The car coughed on its last breath of vaporized gasoline.
“You couldn’t hold out a little longer?” I banged my head against the wheel. “Of all the places,” I muttered.
I unbuckled my seat belt and zipped up my coat. The car’s thermometer read twenty degrees. A shiver scuttled down my spine.
I flipped open my cell phone. Lovely, dead battery.
I grabbed my flashlight, pulled my hat down over my ears, and got out. The door slammed harder than I’d intended.
The roads were plowed, but the snow was still thick on the sides of the road.
Sticking out from the drifts, were four wooden signs. They were spaced so that drivers could take in the message, one phrase at a time. My car stopped right between “Sin is the cause” and “Christ is the cure”.
They were all scrawled in the same sloppiness, as if the message was too urgent for good penmanship.
I rolled my eyes at the signs, and then tramped over to the driveway. I regretted my decision to wear sling-back heels. More so, I regretted not taking the boots my roommate Julie offered me before I left.
I can’t let Scott see me in those clodhoppers yet, not until we’re married.
Everything from my calves down was numb when I reached the door. A bulb overhead emitted a faint heat that warmed my face. I uncrossed an arm to knock on the door.
I stamped my feet about a dozen times before I decided no one was home, and turned to walk back down the driveway. That’s when the door opened.
In the doorway, stood a slight girl, not more than seventeen, in a conservative blue dress and covering.
“Can I help you?”
“Yes, I hope so.” I said. “My car is out of gas. It conked out right at the end of your driveway. Do you have a phone I could use?” Idiot, she probably doesn’t have a phone. “Or, um, do you know someone that could help?”
She nodded and let me inside. It was warm, dark, and smelled of kerosene.
She led me to the end of a hallway. “The phone is in here,” she said.
“Thank you,” I said, surprised. I sat down on the chair next to the telephone and dialed Scott’s number.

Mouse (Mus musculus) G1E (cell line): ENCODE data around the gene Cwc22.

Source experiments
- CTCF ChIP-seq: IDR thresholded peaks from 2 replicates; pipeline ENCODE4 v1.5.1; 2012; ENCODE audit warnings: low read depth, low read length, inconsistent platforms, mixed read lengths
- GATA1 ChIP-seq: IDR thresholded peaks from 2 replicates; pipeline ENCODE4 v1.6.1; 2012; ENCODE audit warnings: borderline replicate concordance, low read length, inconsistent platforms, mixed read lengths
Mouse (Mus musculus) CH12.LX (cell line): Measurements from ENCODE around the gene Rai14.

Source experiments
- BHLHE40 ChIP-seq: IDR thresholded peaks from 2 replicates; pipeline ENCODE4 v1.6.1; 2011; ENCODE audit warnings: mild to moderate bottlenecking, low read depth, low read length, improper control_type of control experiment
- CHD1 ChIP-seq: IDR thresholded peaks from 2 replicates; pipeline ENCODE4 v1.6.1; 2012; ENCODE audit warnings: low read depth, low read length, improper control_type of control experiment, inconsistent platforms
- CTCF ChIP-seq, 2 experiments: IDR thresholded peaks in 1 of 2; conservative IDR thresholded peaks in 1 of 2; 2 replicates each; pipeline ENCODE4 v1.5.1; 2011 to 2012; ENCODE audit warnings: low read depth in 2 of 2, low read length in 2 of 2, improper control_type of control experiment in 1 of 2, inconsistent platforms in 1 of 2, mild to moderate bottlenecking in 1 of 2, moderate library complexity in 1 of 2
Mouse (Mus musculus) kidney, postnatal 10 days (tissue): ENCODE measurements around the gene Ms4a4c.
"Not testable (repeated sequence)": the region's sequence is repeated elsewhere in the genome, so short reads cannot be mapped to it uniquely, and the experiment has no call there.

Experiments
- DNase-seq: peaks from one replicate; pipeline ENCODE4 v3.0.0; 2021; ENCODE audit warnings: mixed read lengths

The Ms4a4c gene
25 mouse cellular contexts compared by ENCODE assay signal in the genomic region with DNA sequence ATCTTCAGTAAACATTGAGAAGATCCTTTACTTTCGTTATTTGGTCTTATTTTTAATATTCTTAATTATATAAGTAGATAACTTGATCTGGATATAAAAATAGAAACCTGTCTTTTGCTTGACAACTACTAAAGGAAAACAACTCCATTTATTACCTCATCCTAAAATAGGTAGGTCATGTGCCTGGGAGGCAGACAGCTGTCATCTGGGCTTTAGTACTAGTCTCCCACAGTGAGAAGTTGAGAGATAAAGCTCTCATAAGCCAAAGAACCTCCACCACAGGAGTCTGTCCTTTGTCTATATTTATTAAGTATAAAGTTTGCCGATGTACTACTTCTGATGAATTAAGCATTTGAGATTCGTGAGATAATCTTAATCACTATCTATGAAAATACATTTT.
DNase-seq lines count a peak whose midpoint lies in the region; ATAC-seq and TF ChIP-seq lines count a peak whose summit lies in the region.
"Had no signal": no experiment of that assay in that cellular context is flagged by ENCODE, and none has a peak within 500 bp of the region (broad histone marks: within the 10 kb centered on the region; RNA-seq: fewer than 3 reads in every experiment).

I unzipped my coat while it rang.
“Scott? It’s Kelsey. Can you come pick me up? My car died. No gas.”
The girl came back in the room while I gave him directions. She carried a steaming mug in her hands.
“You looked cold.” She started to smile but stopped as her eyes caught sight of my low-cut dress. “I thought you could use some hot tea.”
I hung up the phone, and pulled my coat closer. “Thank you.” I said, taking the tea. “That was sweet of you, and thank you for letting me in to use the phone.” I didn’t even know her name. When I talked to Scott, I told him to look for the place with the signs. Guilt warmed my cheeks.
“I’m sorry. I haven’t asked your name. Mine’s Kelsey.” I extended my hand.
She took it lightly, too lightly. I could hardly feel it.
“Bethany,” she said, bowing her head slightly. “Please excuse me," she said before she walked out of the room.
I wandered around while I waited for Scott.
“What are you doing here?” A man’s voice startled me. An older man, in plain clothes, stood across from me.
I couldn’t tell if he was surprised or angry.
“Bethany let me in,” I stammered. “My car broke down. She let me use the phone.”
His face went as white as the snow outside. “Bethany’s dead. She’s been gone twenty years.”
Now my complexion matched his. My skin prickled.
Mr. Miller told me what happened to Bethany, while I waited for Scott. He told me how she lost her way after Rumschpringe. It’s when he posted the signs. She died when the car she was riding in flipped over. Right between “sin is the cause” and “Christ is the cure”. She and the driver were drunk.
I slid into the passenger seat, dazed.
Scott looked over at me with his hand paused on the ignition. “Wanna stop at my place first?”
His intention sent a wave of shame through me. “No, I can’t do this anymore. You’d better take me home.”
My eyes glimpsed a sign on the other side of the road; it said, “Repent.”
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